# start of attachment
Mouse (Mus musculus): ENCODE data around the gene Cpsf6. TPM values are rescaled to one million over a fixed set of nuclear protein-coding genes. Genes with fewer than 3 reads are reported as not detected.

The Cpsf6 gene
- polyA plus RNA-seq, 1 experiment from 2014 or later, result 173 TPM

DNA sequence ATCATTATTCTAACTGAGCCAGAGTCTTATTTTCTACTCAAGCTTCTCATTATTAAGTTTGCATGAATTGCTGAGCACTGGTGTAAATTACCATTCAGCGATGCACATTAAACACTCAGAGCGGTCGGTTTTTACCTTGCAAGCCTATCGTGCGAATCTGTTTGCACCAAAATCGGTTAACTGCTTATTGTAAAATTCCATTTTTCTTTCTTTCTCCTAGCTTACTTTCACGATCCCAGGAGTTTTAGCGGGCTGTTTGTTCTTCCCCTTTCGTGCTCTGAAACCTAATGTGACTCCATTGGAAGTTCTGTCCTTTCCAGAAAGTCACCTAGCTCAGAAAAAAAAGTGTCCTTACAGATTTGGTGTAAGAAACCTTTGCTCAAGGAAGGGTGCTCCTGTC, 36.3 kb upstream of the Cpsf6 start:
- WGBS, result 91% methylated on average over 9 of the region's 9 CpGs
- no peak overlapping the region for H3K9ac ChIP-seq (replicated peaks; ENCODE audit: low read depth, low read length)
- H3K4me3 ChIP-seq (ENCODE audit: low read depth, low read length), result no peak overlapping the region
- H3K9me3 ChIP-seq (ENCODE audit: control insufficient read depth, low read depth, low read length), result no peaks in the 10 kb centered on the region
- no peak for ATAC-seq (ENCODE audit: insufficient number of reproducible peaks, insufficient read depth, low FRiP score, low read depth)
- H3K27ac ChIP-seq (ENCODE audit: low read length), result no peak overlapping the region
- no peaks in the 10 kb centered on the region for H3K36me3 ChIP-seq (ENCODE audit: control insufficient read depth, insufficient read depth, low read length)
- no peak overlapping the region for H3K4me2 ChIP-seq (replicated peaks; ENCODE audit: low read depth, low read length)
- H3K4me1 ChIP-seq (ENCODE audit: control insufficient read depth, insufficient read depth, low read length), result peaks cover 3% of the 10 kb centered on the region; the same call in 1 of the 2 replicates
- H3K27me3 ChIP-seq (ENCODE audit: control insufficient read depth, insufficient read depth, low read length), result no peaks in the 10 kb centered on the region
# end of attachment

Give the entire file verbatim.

Mouse (Mus musculus): ENCODE data around the gene Cpsf6. TPM values are rescaled to one million over a fixed set of nuclear protein-coding genes. Genes with fewer than 3 reads are reported as not detected.

The Cpsf6 gene
- polyA plus RNA-seq, 1 experiment from 2014 or later, result 173 TPM

DNA sequence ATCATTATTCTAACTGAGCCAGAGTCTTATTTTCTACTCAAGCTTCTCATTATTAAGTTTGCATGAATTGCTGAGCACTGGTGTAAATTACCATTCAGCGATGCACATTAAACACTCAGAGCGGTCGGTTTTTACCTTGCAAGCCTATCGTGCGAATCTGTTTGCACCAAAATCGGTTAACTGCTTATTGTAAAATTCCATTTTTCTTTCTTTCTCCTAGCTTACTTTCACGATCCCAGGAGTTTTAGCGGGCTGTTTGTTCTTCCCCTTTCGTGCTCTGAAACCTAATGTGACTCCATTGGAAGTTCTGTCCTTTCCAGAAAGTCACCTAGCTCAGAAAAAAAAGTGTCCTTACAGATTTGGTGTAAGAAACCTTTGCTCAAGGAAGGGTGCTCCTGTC, 36.3 kb upstream of the Cpsf6 start:
- WGBS, result 91% methylated on average over 9 of the region's 9 CpGs
- no peak overlapping the region for H3K9ac ChIP-seq (replicated peaks; ENCODE audit: low read depth, low read length)
- H3K4me3 ChIP-seq (ENCODE audit: low read depth, low read length), result no peak overlapping the region
- H3K9me3 ChIP-seq (ENCODE audit: control insufficient read depth, low read depth, low read length), result no peaks in the 10 kb centered on the region
- no peak for ATAC-seq (ENCODE audit: insufficient number of reproducible peaks, insufficient read depth, low FRiP score, low read depth)
- H3K27ac ChIP-seq (ENCODE audit: low read length), result no peak overlapping the region
- no peaks in the 10 kb centered on the region for H3K36me3 ChIP-seq (ENCODE audit: control insufficient read depth, insufficient read depth, low read length)
- no peak overlapping the region for H3K4me2 ChIP-seq (replicated peaks; ENCODE audit: low read depth, low read length)
- H3K4me1 ChIP-seq (ENCODE audit: control insufficient read depth, insufficient read depth, low read length), result peaks cover 3% of the 10 kb centered on the region; the same call in 1 of the 2 replicates
- H3K27me3 ChIP-seq (ENCODE audit: control insufficient read depth, insufficient read depth, low read length), result no peaks in the 10 kb centered on the region